I am particularly grateful to Erick Wujcik for three things.
First, for writing Teenage Mutant Ninja Turtles (among so many other books). I grew up with the real Turtles comics, not the child-oriented, pizza-eating funny green turtlemen on television. The game gave me so many ideas. Thanks for that.
And second, I’m grateful for Amber Diceless. This game has influenced me like no other. This game brought me to free-form role playing. This game, in its more than 250 pages (almost all of them with tips for gamemasters), introduced me to Amber – I discovered the books after the game, in 1991.
In a rather interesting discussion on an Amber Diceless forum I asked the question how gamemasters use the rules in-play. While I either play it by the book or totally freeform, the question came up how Erick actually played Amber.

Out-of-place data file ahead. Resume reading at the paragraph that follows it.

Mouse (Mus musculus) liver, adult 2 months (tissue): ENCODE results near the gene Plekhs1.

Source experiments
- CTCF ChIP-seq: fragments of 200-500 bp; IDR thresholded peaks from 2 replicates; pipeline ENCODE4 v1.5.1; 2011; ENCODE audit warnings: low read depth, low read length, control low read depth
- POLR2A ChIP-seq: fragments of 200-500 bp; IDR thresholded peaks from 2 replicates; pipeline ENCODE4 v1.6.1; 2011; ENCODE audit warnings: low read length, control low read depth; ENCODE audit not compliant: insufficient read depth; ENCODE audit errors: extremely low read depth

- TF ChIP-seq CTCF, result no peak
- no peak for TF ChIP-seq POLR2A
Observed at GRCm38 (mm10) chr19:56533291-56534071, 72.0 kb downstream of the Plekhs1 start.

Finarvyn, an Amber Diceless (and OD&D) veteran who often played with Erick, responded (emphasis added by me):
Well, in my experience Erick didn’t ever look at a rulebook. Heck, he hardly ever looked at our character sheets.
I think he built a general “character concept” in his head – this guy is good here but bad there, that kind of thing – and then just let us play. It seemed like he would simply decide based on if we tried clever things or not when we had the chance to act out our actions. When I talked to him about rules I got the impression that he bent or broke them on a whim if it made the storyline progress better and made the game more fun. He always seemed to put the story above the mechanics.
All the more reason why I feel so connected to him.